craignez-la-derniere-200poThe earth needs men. It might be time to remember how much we need it. This is not hope that we lack, but success. All evils are upon us, what a big deal! We had noticed. If there is anything we can do, a major project, a challenge to succeed in together, united on Earth. And if in addition it could be concluded by January 1st 2013 in a big Day of the Living, it would cock a snook at the end of the world.

When death comes, it is not uncommon to see human beings, especially the famous ones, give in to a pessimism sometimes pathetic. What? These great men have lived a lifetime guided by principles, ideals, generous and positive morals, how can they stoop to anxiety? They are excusable, we are all doing this. This society has banned the death, it has hid all its unpleasant traits, all the wrinkles, up to the last trace. Our religions are less and less big success and can not prepare us for the ultimate expiry. They are careful not to talk about it.

Nobody, indeed, seems to care. Everyone acts as though he was immortal. When by chance a national hero dies, athlete, filmmaker, actor, singer or other media beloved child, everyone is inconsolable – for a day or two. Death does not exist, the dead either. Everything goes faster and faster, one news chases away the other one, we go on, we go to something else.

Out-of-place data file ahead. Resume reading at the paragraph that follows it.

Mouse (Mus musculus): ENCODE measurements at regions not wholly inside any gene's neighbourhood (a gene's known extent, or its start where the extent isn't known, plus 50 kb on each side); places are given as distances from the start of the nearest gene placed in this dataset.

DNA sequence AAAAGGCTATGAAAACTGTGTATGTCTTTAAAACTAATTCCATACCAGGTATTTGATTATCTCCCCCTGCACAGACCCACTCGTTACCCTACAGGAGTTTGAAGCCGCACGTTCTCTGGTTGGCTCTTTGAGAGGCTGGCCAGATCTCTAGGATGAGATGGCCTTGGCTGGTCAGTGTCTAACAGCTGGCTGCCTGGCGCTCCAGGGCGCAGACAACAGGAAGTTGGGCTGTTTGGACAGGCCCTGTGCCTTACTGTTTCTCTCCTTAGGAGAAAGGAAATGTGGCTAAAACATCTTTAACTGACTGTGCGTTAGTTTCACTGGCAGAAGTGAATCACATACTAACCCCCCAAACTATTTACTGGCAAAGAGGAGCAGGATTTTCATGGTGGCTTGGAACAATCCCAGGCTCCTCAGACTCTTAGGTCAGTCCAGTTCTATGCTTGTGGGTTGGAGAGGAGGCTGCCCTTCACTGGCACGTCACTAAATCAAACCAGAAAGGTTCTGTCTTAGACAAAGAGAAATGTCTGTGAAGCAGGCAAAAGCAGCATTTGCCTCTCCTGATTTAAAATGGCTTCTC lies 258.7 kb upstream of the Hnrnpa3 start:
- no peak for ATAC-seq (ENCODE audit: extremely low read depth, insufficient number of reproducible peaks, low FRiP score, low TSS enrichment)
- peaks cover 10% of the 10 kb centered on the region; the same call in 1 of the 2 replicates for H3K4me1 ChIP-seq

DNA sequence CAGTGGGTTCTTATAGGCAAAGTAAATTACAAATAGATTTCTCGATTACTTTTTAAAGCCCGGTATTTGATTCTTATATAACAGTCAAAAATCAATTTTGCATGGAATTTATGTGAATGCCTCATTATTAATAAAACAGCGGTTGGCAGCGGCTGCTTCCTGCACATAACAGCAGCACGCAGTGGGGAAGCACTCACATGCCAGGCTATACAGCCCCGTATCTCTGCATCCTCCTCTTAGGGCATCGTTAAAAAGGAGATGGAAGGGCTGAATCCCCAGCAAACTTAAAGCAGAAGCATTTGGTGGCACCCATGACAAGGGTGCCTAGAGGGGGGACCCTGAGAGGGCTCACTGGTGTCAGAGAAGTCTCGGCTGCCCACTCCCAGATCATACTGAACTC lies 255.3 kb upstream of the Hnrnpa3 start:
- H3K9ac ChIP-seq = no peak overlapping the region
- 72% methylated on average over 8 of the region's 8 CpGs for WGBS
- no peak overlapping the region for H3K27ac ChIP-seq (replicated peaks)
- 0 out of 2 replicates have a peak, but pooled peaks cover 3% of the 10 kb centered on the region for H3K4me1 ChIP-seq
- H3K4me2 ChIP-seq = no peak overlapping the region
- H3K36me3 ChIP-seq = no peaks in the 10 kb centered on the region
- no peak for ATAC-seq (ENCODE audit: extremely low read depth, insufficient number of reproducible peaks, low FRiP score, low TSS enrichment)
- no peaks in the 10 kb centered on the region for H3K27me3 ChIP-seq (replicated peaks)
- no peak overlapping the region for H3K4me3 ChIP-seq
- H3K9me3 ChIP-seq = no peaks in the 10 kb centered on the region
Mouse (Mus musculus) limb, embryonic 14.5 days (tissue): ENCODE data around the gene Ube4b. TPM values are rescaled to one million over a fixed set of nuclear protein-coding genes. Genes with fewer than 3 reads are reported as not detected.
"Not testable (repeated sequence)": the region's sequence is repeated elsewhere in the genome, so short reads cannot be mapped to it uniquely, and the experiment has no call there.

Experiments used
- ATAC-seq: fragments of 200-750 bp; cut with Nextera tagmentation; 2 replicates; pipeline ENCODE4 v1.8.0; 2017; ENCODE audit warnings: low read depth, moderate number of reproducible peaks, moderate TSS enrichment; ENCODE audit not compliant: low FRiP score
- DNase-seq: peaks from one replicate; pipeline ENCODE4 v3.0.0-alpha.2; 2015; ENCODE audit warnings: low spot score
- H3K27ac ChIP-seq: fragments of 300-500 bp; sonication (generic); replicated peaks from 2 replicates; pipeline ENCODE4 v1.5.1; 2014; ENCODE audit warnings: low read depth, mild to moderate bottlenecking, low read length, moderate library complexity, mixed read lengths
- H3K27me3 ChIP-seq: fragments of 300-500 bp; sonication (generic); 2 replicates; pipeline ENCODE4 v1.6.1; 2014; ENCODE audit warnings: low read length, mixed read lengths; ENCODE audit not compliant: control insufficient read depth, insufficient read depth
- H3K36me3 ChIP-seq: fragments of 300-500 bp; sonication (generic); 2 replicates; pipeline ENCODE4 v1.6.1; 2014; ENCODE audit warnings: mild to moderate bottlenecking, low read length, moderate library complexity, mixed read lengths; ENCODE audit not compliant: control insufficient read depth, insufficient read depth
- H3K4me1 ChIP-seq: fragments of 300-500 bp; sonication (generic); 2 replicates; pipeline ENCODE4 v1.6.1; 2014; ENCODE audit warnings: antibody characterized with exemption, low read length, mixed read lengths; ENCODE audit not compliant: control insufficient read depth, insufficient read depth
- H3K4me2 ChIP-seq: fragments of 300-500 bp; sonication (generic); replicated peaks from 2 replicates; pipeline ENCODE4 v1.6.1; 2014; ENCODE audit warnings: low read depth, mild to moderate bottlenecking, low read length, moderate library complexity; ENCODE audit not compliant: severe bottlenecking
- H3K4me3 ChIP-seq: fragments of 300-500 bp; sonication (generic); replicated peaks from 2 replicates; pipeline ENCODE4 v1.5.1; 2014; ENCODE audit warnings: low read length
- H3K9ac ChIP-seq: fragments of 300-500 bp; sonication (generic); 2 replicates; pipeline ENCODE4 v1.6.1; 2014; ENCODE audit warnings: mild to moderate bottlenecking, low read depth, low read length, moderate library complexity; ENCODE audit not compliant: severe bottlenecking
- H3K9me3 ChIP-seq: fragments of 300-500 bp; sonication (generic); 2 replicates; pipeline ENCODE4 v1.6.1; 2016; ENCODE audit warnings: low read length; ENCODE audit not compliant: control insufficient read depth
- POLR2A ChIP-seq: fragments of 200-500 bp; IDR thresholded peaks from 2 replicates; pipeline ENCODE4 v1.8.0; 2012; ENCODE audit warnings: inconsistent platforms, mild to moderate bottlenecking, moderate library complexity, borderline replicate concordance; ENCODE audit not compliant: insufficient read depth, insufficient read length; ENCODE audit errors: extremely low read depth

E la nave va, And the Ship Sails On, move on, nothing to see. Where is hidden death? Do not seek it under the carpet, no, it sleeps in our lungs, every time we breathe we can hear it moaning.

Castaneda gives us the ultimate advice: take your death for advisor. Accept that you are mortal. Learn to feel the presence of your death, that never leave you throughout your life. 

It awaits its time, your death is your double, always two steps behind you, a little to your left.

Your death is your double, repeats the shaman. Death is your half. If you ignore it, you’ll never be what you are: a divine seed. If the seed does not die, wheat will not grow.

Death is another birth. We are minds committed in a material world. Life is not limited to the material. Eternity which is in each of us just waits to emerge and reach the whole earth. Look for her in the hollow of the moment. Do not wait for her after death if you have not lived near her in life.

Dying to oneself, renouncing, releasing everything, for the great adventure of the beyond. The little death, we live it every night when we sleep. To sleep is to die a little. You must know endless die to yourself to make a blank page, carefully, each morning. Rise from the ashes like the phoenix of the legend. The great death, that is the Arcanum XIII, that is the spring cleaning, that is the old man’s death, the death of Adam Kadmon for the rebirth of Osiris.

Amen, Alleluya, Mitakuye oyasin.


So when you are listening to somebody, completely, attentively, then you are listening not only to the words, but also to the feeling of what is conveyed, to the whole of it, not part of it.
Jiddhu Krishnamurti